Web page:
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Chapter 12 – Introduction to the Nervous System. Organization Cell Types. Review. What 3 parts make up the nervous system? Brain Spinal cord Nerves. http://www.nlm.nih.gov/medlineplus/ency/images/ency/fullsize/19588.jpg. Functions of the Nervous System.

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review
Review

What 3 parts make up the nervous system?

  • Brain
  • Spinal cord
  • Nerves
functions of the nervous system
Functions of the Nervous System
  • Detect changes (stimuli) in the internal or external environment
  • Evaluate the information
  • Initiate a change in muscles or glands

Goal – maintain homeostasis

What does this remind you of??

organization of the nervous system
Organization of the Nervous System
  • Central nervous system (CNS)
    • Brain and spinal cord
  • Peripheral nervous system (PNS)
    • Nervous tissue in the outer regions of the nervous system
    • Cranial nerves: originates in the brain
    • Spinal nerves : originates from the spinal cord
    • Central fibers: extend from cell body towards the CNS
    • Peripheral fibers: extend from cell body away from CNS
afferent vs efferent
Afferent vs Efferent

Nervous pathways are organized into division based on the direction they carry information

  • Afferent division: incoming information (sensory)
  • Efferent division: outgoing information (motor)

(Efferent = Exit)

somatic autonomic nervous systems
Somatic & Autonomic Nervous Systems

Nervous pathways are also organized according to the type of effectors (organs) they regulate

  • Somatic nervous system (SNS)
    • Somatic sensory division (afferent)
    • Somatic motor division (efferent)
somatic autonomic nervous systems cont
Somatic & Autonomic Nervous Systems cont…
  • Autonomic nervous system (ANS): Carry information to the autonomic or visceral effectors (smooth & cardiac muscles and glands)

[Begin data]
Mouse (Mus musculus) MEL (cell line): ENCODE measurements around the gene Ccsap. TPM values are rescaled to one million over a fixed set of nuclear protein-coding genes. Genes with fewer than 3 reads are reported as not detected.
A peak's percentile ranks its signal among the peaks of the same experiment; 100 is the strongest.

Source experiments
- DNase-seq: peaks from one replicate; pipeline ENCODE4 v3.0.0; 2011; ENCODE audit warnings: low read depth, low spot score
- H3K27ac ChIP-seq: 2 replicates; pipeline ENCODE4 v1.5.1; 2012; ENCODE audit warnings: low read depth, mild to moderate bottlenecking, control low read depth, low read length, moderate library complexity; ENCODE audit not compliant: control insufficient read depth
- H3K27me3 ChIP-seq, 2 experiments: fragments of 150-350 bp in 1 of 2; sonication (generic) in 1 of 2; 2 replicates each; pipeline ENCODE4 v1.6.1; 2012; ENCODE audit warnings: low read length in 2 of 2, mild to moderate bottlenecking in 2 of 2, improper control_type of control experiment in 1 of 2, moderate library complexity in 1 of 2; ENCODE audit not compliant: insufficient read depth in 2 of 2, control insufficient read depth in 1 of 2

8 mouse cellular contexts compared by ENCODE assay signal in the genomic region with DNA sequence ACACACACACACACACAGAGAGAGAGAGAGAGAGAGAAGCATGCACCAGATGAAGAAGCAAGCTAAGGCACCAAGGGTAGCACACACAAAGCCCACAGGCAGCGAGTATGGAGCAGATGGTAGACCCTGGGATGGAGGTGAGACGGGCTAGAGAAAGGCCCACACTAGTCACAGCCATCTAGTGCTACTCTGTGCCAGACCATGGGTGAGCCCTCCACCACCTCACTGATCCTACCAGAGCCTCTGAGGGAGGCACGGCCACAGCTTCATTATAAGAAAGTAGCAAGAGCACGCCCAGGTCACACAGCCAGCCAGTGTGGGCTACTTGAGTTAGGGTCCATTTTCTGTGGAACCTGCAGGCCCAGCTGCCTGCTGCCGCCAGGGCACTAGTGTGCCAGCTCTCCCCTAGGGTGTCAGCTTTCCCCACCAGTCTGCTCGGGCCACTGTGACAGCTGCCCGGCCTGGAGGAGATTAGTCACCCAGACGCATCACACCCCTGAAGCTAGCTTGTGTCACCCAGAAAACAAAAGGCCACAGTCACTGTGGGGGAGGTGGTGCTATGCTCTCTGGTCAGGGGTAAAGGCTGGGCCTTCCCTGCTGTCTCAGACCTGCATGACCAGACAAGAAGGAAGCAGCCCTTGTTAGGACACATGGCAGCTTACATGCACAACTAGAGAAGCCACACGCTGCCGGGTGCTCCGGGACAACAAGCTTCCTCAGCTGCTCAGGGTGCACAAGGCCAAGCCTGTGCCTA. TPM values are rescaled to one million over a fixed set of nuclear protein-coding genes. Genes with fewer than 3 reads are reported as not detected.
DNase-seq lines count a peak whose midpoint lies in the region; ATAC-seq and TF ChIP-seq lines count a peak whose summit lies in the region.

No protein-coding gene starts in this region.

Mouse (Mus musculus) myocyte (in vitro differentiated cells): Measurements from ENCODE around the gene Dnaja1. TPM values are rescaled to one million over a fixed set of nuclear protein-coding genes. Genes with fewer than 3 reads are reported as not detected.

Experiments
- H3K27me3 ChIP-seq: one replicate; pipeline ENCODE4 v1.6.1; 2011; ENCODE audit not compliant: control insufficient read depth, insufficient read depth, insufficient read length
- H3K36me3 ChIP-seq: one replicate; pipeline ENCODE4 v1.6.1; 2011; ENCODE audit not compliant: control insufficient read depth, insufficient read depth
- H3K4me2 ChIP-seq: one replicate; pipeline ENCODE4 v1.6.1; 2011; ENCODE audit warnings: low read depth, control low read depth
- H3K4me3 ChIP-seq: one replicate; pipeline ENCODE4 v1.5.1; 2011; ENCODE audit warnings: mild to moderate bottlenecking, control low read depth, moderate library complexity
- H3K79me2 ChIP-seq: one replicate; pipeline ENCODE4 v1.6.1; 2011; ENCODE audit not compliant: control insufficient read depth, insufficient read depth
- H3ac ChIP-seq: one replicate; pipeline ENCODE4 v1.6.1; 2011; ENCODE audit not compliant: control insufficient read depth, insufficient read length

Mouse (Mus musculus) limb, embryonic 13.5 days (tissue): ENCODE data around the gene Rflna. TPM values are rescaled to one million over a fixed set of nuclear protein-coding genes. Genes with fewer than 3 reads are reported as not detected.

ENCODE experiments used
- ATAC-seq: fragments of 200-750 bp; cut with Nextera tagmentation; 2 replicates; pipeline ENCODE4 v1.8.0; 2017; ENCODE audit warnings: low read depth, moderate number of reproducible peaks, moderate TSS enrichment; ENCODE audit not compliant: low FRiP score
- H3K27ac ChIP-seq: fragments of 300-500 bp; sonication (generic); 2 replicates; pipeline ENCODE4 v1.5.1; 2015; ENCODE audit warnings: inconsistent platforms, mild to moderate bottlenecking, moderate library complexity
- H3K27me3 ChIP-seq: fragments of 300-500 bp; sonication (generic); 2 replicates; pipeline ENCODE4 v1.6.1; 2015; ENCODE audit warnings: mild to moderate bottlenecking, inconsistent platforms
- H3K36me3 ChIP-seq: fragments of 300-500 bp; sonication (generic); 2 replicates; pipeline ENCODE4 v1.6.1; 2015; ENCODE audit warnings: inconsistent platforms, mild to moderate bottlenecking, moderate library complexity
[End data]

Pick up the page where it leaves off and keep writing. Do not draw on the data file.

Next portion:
• Visceral sensory division (afferent)
    • Efferent pathways
      • Sympathetic division – “fight or flight”
      • Parasympathic division – “rest and repair”
slide11
http://behavioralphys.wikispaces.com/file/view/autonomic%2520nervous%2520system.gif/162748987/autonomic%2520nervous%2520system.gif
review1
Review

What are the two main cell types in the nervous system?

(Hint: we talked about this when we covered tissue types)

Answer: neurons and glia

cells of the nervous system
Cells of the Nervous System

Neurons: excitable cells that conduct information

Glia (also neuroglia or glial cells): support cells, do not conduct information

  • Most numerous
  • Glia = glue
types of glia
Types of Glia

Five major types:

  • Astrocytes
  • Microglia
  • Ependymal cells
  • Oligodendrocytes
  • Schwann cells
astrocytes 12 3a
Astrocytes (12-3A)
  • Star-shaped, largest, most numerous
  • Cell extension connect neurons and capillaries
    • Transfer nutrients from blood to neuron
    • Help form blood-brain barrier (BBB)

http://astrocyte.info/astrocytes1.jpg

blood brain barrier
Blood-Brain Barrier
  • Helps maintain stable environment for normal brain function
  • “feet” of astrocytes wrap around capillaries in brain
  • Regulates passage of ions
  • Water, oxygen, CO2, glucose and alcohol pass freely
  • Important for drug research
    • Parkinson’s Disease
microglia 12 3b
Microglia (12-3B)
  • Engulf and destroy cellular debris (phagocytosis)
  • Enlarge during times of inflammation and degeneration
ependymal cells 12 3c
Ependymal cells (12-3C)
  • Similar to epithelial cells
  • Forms thin sheets that line the fluid-filled cavities of the brain and spinal cord
  • Some cells help produce the fluid that fills these cavities (cerebral spinal fluid - CSF)
  • Cilia may be present to help circulate fluid

http://www.lab.anhb.uwa.edu.au/mb140/corepages/nervous/Images/epen100he.jpg

oligodendrocytes 12 3d
Oligodendrocytes (12-3D)
  • Hold nerve fibers together
  • Produce myelin sheaths in CNS

http://4.bp.blogspot.com/_XzEk6ORFLFg/SUQ4IitreiI/AAAAAAAAAD4/XrmtzSv1eGU/s400/article_ms_01.gif

http://blustein.tripod.com/Oligodendrocytes/08-zoom.jpg

multiple sclerosis ms
Multiple Sclerosis (MS)
  • Most common myelin disorder
  • Characterized by:
    • myelin loss and destruction  injury and death  plaque like lesions
    • Impaired nerve conduction  weakness, loss of coordination, vision and speech problems
    • Remissions & relapses
  • Autoimmune or viral infection
  • Women 20-40 yrs
  • No known cure
multiple sclerosis ms1
Multiple Sclerosis (MS)